Rafael Nadal and Roger Federer, image from BBC Sport website

So Roger Federer just lost another French Open final to Rafael Nadal. I was really hoping he’d win it, as a win against his greatest rival in a French Open final seems to be the only thing standing between Federer and universal acclaim as the Greatest [tennis player] Of All Time. I reckon he deserves that title anyway, and here’s why:

Federer has an obvious statistical claim, in his record number of Grand Slam wins (16, 2 ahead of Sampras, still 6 ahead of Nadal), complete collection of Grand Slam titles and record 237 consecutive weeks as world number 1. No player past or present can compete with those stats, especially when you consider the fact that earlier greats such as Rod Laver only played Grand Slam matches on two surfaces – grass and clay.

On less statistical, but still widely acknowledged, grounds, Federer plays with unmatched style and grace: he has an all-court game, mastery of the full range of shots, general elegance, invention and panache, panther-like movement (go cliches!), a one-handed backhand (come on, you’ve got to admit it, a one-hander is much more pleasing than the more common double-fisted swipe), etc etc. Enough has already been written and Youtubed. Jonas Bjorkman, following a straight-sets Wimbledon semi-final defeat, was simply glad to have had the best view in the house for the Federer show (and yes I do agree that that’s kind of a pathetic thing for an elite sportsperson to say, but it does sum up the style thing quite nicely).

The problem for Federer fans is that it’s very easy to knock down all of the above by just pointing to one guy: Rafa Nadal. Federer’s record against him is woeful: he is down 17-8 overall and of the eight Grand Slam finals they have contested, Nadal’s won six. People argue that you can’t acclaim someone as the GOAT when they have such a poor record against a contemporary. The odd thing is, though, that you can’t claim Nadal is the GOAT either, as he only has 10 Grand Slam titles and much less time as no. 1. This leaves us with Federer as a sort of tainted GOAT.

However, I’d argue that the Nadal record doesn’t actually take that much away from Federer’s overall greatness and, for the moment at least, he should be considered a perfectly legitimate GOAT. For me the key to the head-to-head record is the predominance of clay-court matches: of the 25 overall, a vastly disproportionate 14 have been on clay (clay-court tournaments account for only one third of the ATP Tour). And that’s because throughout their joint preeminence, Federer and Nadal have played each other almost exclusively in finals, and Federer has made finals on clay more consistently than Nadal has made finals not-on-clay. Federer would have been happy to beat Nadal in US or Australian Open finals in 2005-8, but Nadal kept losing in earlier rounds to less-good players. The fact is that during that period, Federer was comfortably better on clay than everyone who wasn’t Nadal, but several players proved better than Nadal on hard courts. Yet Nadal’s near-indestructibility on clay meant that he kept accumulating wins in the head-to-head rivalry. In fact the extraordinary thing to consider is that had Nadal not existed, Federer would have won four or five French Opens by now, leaving any questions of his GOAThood as mere memories.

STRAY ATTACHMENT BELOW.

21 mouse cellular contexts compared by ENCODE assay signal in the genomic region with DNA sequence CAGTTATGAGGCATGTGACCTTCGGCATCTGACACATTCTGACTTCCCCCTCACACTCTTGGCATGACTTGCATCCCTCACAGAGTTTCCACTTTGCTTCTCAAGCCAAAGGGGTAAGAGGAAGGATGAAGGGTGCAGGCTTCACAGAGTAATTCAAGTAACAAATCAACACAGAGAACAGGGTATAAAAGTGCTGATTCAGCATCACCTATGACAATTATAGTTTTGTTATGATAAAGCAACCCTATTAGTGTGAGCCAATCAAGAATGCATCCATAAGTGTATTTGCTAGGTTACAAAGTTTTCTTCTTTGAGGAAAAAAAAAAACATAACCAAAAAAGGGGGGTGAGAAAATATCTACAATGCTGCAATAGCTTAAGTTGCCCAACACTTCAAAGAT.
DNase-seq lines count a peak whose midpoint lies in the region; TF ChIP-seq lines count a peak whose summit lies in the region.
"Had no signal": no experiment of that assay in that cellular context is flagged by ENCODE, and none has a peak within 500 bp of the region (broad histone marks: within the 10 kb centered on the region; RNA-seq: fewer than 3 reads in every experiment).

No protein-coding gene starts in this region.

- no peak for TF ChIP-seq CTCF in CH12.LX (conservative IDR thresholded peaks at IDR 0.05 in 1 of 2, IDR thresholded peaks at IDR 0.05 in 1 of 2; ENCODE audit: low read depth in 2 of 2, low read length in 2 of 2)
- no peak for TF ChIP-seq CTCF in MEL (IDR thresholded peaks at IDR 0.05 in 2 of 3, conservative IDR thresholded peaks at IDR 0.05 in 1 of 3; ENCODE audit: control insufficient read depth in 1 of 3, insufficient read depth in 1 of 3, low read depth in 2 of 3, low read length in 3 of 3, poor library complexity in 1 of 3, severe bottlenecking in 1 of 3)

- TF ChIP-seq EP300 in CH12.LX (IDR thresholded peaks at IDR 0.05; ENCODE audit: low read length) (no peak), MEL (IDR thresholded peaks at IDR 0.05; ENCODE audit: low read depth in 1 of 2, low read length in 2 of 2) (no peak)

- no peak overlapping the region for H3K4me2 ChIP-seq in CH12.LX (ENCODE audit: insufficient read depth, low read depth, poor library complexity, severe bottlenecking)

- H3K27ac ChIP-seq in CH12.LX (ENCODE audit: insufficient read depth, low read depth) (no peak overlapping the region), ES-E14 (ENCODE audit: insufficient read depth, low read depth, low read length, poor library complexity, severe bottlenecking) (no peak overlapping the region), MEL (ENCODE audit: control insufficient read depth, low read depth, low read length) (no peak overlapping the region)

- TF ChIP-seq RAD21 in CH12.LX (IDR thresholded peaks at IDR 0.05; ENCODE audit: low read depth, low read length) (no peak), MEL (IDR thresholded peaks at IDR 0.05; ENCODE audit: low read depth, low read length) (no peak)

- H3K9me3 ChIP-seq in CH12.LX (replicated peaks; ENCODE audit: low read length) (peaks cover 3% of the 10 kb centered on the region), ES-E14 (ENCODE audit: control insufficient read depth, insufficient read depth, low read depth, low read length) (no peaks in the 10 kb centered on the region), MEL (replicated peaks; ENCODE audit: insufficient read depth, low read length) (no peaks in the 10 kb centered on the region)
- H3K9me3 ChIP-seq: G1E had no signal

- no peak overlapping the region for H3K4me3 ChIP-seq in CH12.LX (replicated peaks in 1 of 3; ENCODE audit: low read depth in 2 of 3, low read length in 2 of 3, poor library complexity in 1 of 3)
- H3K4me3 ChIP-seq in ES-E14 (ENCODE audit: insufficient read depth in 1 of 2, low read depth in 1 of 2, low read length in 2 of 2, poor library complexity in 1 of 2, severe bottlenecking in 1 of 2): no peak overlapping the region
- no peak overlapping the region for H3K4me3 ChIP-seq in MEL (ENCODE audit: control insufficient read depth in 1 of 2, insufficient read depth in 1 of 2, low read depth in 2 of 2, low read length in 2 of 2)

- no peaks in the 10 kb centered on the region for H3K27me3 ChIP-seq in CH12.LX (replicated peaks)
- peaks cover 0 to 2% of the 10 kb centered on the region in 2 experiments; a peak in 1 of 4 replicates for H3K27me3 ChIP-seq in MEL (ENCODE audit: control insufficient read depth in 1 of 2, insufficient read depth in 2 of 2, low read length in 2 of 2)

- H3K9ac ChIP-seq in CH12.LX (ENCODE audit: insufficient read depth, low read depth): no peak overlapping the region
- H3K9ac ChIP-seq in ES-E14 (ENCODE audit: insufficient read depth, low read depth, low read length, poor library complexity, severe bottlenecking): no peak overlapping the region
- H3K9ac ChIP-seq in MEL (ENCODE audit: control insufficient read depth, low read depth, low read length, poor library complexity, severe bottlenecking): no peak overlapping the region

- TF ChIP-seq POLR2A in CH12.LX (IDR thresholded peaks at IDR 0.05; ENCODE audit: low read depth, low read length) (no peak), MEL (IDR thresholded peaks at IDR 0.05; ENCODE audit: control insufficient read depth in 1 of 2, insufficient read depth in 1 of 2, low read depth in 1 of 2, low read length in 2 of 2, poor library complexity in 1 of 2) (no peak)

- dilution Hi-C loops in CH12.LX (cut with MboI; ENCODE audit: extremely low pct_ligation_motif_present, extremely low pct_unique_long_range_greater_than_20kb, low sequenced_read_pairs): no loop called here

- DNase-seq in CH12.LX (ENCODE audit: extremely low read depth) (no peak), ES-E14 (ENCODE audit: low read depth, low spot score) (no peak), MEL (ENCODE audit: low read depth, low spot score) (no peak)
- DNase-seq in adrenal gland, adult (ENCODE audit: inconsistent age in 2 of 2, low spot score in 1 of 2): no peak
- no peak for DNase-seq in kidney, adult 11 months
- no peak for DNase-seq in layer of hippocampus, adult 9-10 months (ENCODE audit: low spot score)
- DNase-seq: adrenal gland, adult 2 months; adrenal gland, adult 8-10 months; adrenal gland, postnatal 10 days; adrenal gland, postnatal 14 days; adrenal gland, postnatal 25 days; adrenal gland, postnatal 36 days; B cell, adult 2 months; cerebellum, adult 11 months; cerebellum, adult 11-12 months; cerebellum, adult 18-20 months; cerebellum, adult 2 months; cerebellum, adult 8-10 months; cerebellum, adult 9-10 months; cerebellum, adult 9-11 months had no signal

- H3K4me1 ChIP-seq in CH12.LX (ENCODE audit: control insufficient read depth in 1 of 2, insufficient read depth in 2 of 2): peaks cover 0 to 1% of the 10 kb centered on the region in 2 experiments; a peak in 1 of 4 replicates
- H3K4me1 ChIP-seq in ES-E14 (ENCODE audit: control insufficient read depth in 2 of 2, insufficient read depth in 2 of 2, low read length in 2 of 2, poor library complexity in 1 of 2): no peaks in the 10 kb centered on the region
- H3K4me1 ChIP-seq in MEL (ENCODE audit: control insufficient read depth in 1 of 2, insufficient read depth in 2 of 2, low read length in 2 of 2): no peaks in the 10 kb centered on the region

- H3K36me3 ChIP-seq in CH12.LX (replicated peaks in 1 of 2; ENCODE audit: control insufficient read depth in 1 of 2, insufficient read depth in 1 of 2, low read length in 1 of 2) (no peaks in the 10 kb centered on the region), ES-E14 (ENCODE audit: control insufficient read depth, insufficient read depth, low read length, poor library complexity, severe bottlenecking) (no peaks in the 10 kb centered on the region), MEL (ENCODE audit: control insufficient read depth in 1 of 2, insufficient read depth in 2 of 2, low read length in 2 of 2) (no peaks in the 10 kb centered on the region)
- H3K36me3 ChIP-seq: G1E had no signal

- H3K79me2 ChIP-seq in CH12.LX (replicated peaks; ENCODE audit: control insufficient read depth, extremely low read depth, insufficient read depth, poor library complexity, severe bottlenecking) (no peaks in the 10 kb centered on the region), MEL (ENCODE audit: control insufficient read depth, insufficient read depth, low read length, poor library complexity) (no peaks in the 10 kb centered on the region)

Removing clay from the Nadal-Federer rivalry, the record is 6-5 in Federer’s favour: hardly stellar, but noone would argue that it was serious enough to dethrone Fed as the GOAT. So in Federer, we have a player who was far and away the best in the world on 2 of the three main surfaces for most of his career, and on the remaining surface was a strong second, still managing to pick up a Grand Slam title on that surface. I think that’s enough.

As for Nadal, there is every chance he’ll surpass Federer’s achievements and come to be regarded as the GOAT eventually. He has years remaining in his career during which he could dominate on all surfaces, although Djokovic and perhaps Murray will make it very difficult for him on hard courts. I don’t see any argument against him being the greatest clay-courter of all time, and the way he adapted his game to Wimbledon over the years bodes well for his chances of fully mastering the US and Aussie Opens.

Overall I’m in little doubt that the combined careers of Federer and Nadal will be seen as defining excellence in men’s tennis. There are parallels to other rivalries such as Borg-McEnroe, Navratilova-Graf and Sampras-Agassi, but I’m not sure that any of those represented competition at a level so far elevated above the rest of the game. Wish I could be at Wimbledon this year; I reckon they’re both gonna have a good old crack at it once again.